I would highly recommend the Palais de Tokyo. What it is is a kind of destroyed building that's super deconstructed. You just kind of wander around in what appears to be a construction site. The shows the museum has are really extraordinary. There's a fantastic cafe, too, and an outdoor area where people go to read the newspaper, and you can get drinks there. When I was there last, the floor of the cafe had been painted by this artist, so people were walking around on a piece of art. The gift shop at Palais de Tokyo is unlike any museum gift shop you've ever been in. They have little handmade sock puppets, made by a particular artist, that you can only find there. There's also a really incredible bookstore. It's a huge building, so it's a great way to get exercise. And you know, half the time the walls are maybe raw concrete or kind of decrepit-looking paint, half falling off. And you're looking at it and wondering if this is part of the exhibit or if this just happens to be the wall.

In a way, Paris is the New York of France. People are brusque and moving pretty quickly through their day. And if you're in the way, you're in the way. I'd say it's become much friendlier to non-French-speaking people in the past six years, though. But it's still a big city. And it's everything you'd imagine it was if you'd never been … to the 10th power. It is that romantic. It is that civilized. The parks are that unbelievably lovely. And the way the city has melded its history with the 21st century and more modern ideas is really, I think, to be applauded.

Just walking through the Louvre and the garden is really extraordinary. They'll have a little carnival set up near the Placede la Concorde. People sit around the fountains, and there are these beautiful metal chairs you can sit in and read the newspaper, eat a baguette, or, you know, feel Parisian for a moment. It's really awesome, even when it rains or the weather is inclement, which is common in Paris. It might be overcast and there are beautiful rolling clouds that just come for days and days or weeks and weeks. Even when it's raining, to walk the gardens of the Louvre is nice, because the air is really clean and it just feels so distinctly French, you can't possibly imagine being anywhere else.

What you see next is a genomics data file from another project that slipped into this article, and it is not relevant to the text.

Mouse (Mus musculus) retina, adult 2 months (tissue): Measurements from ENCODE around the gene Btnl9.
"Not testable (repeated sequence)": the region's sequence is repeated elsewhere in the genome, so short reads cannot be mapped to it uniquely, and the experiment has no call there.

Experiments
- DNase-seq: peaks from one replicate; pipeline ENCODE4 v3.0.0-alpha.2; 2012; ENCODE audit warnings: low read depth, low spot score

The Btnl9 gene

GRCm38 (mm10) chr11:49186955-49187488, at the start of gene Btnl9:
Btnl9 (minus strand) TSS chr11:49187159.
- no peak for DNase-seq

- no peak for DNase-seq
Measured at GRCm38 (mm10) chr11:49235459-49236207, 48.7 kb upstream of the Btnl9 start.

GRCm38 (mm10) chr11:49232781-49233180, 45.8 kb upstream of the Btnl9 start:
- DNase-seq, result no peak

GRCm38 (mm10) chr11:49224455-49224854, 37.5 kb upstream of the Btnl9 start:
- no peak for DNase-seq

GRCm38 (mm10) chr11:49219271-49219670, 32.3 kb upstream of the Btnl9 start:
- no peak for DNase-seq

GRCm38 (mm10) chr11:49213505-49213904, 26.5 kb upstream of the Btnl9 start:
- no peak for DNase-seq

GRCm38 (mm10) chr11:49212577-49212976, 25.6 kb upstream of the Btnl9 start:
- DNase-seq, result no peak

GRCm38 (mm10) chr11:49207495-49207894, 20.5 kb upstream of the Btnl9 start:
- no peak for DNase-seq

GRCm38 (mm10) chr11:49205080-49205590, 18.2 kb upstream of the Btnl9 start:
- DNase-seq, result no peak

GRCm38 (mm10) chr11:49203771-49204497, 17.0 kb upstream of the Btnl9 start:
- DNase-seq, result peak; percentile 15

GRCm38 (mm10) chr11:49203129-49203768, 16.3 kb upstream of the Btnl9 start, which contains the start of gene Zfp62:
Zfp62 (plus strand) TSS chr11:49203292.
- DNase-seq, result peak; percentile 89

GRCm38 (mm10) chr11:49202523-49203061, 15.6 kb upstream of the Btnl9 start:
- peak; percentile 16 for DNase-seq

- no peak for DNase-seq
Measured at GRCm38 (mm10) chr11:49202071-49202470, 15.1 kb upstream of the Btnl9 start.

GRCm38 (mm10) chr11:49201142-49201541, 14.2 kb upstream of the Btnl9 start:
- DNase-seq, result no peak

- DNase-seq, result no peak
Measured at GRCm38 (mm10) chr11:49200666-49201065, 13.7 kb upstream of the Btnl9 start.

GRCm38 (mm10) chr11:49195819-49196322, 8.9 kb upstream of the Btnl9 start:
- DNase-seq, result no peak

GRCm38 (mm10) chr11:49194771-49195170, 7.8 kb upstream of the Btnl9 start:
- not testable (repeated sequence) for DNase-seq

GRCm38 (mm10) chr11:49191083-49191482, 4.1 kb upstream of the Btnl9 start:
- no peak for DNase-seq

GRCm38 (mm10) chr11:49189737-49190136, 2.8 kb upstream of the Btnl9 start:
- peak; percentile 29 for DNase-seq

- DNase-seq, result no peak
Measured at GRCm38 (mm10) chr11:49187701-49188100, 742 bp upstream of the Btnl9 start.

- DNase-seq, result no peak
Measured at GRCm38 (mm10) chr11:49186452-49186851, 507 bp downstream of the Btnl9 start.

The idea behind the Centre Pompidou [pictured at right], the one that has all of the beautiful pipes going up on the outside of it, and which was done long before Blade Runner was a film, was to expose what's usually hidden in a building and put it on the outside. So they ran all of the pipes on the outside, and now it's a landmark. It may be complacent to say that it's right up there with Notre Dame, but when you think of Paris, you think of the Pompidou. It has this huge courtyard, like a football field, that moves at a slight angle going down to the entrance, so you feel like you're almost rolling into the place. And then you're in there, and you're just caught up in all the different exhibits they have. They have really good taste. Go to the Pompidou midafternoon, enjoy the museum, and then plan on going up to the roof afterward. The thing to do is go there half an hour before dusk and watch the sun set. It looks out over all of Paris. There's a fountain there, so you're getting a reflection of the sky and the Pompidou itself. The roof of the Pompidou is all glass, and inside they built these massive pods. These giant, amorphous, kind of amoeba-looking pods. It's unlike any other place I've ever been to. It really looks like something out of A Clockwork Orange. The Costes brothers have [restaurants] all over Paris, including at the top of the Centre Pompidou. You have to go there for the view alone, but the menu is really good and the food is fresh. Or you can just sit and have a Coca-Cola. I'd probably have a glass of Champagne or a Campari at dusk. It's a great way to see the city.